Feeling Generous? Gifting Strategies to Take Advantage of in 2024

January 23, 2024

Feeling Generous? Gifting Strategies to Take Advantage of in 2024

Are you feeling generous? If so, there are several options and strategies you may take advantage of during 2024. Gifting to individuals or charities you care about may make sense for you using one or more of the strategies below.

Annual exclusion gifts: Each year, an individual may gift up to a specific dollar amount to another individual to make the gift non-reportable to the IRS. In 2024, that figure is $18,000. If you feel generous, you could gift up to $18,000 without you or the recipient having to pay taxes on the gift or file an additional tax form with the IRS. For a married couple, the annual gift tax exclusion is double. Therefore, if you and a spouse would like to gift funds to another person, up to $36,000 may be gifted in 2024 while remaining under the annual gift tax exclusion. Those who gift an amount that exceeds the annual gift tax exclusion may do so but must report the gift by filing IRS Form 709.

College funding: The most common and ubiquitous way to save for college these days is through a 529 savings plan. This plan allows you to contribute money on behalf of a beneficiary to save for their higher education expenses. The annual gift tax exclusion still applies, meaning one individual may contribute up to $18,000 in 2024 to an individual's 529 plan. A caveat for 529 plans is a strategy called "Superfunding," by which you may contribute up to 5 years' worth of contributions at once into the plan, which for 2024 is $90,000 (5 years x $18,000 per year). This would allow more dollars to be invested earlier, with the idea that the account would have more time to grow. Still, you cannot give more money to that beneficiary within that same five-year period without counting against your lifetime fit tax exemption.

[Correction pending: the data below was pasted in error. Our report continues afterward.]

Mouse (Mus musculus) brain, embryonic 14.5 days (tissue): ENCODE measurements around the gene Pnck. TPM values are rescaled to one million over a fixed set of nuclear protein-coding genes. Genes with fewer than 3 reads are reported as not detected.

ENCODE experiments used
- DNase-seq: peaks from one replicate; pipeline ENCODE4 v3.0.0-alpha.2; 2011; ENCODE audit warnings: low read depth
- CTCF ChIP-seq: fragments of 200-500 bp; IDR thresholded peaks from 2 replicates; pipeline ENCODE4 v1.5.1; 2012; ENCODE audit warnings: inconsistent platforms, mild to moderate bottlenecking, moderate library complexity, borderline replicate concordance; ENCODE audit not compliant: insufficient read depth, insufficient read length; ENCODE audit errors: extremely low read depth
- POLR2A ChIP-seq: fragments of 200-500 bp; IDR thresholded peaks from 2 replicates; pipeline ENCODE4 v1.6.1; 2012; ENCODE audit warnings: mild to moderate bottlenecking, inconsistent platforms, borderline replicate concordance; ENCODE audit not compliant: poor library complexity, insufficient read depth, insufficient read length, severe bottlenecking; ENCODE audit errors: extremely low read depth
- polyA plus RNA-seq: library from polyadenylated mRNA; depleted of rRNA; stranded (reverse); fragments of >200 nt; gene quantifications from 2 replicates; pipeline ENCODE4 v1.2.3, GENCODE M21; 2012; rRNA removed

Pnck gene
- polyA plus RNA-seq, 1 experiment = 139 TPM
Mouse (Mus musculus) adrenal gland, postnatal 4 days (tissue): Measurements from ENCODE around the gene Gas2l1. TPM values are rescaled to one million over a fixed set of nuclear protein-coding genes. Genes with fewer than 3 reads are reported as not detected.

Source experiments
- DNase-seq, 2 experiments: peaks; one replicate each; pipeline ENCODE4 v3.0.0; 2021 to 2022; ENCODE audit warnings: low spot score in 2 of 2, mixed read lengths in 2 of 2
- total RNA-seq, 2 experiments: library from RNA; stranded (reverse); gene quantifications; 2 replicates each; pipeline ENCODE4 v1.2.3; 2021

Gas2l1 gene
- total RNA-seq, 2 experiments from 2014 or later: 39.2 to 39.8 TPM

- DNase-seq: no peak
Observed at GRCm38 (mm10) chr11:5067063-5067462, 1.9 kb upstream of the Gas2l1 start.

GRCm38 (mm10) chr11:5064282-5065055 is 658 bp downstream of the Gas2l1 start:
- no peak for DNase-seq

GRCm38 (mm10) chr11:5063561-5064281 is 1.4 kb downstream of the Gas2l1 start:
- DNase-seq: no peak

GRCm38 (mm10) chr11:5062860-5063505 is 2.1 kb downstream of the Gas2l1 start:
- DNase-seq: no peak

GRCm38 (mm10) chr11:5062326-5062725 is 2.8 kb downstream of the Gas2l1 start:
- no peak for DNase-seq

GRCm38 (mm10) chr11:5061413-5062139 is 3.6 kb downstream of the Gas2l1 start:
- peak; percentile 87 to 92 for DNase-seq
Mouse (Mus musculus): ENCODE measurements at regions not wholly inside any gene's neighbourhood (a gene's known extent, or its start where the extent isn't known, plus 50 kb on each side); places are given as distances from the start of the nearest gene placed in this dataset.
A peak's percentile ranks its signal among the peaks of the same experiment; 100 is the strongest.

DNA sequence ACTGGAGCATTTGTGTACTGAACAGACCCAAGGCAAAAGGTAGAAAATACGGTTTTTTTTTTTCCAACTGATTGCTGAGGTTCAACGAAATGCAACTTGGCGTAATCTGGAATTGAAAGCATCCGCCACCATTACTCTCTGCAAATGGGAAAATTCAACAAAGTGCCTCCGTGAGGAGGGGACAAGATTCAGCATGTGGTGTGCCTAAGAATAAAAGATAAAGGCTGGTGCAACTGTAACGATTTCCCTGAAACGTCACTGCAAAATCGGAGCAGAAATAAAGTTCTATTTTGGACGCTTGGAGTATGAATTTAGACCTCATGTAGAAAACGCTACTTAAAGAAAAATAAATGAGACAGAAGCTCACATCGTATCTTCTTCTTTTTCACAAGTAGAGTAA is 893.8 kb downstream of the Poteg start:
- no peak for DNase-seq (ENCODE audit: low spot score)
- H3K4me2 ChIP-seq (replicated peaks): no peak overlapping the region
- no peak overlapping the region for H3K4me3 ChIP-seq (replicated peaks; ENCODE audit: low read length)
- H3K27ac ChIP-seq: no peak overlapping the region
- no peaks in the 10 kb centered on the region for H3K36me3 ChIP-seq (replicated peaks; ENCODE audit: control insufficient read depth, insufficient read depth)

UTMA/UGMA: Less common with the advent of 529 plans is the Uniform Transfer to Minors Act/Uniform Gift to Minors Act. These are irrevocable gifts to a beneficiary younger than the age of majority in your specific state. In Connecticut, the age of majority is 21 years old. Before the beneficiary reaches the age of majority, you or someone else will act as the account's custodian. When the minor comes of age, the funds within that account come under the beneficiary's control. Because a UTMA/UGMA account is an outright gift to a minor beneficiary and not designated for one particular savings goal like a 529, suitability may differ from situation to situation.

Qualified Charitable Distribution: Qualified Charitable Distributions, or QCDs, allow individuals aged 70 ½ or older to give to charities directly from a taxable IRA. This can benefit those who must take a Required Minimum Distribution (RMD) but would like to avoid the taxes associated with a distribution from their IRA in that given year. Every dollar donated to charity from the taxable IRA is a dollar counted against that individual's RMD. If you typically give to charity and are of RMD age, taking advantage of QCDs may suit you.

Please consult your financial advisor and tax professional to determine whether you should take advantage of these gifting strategies.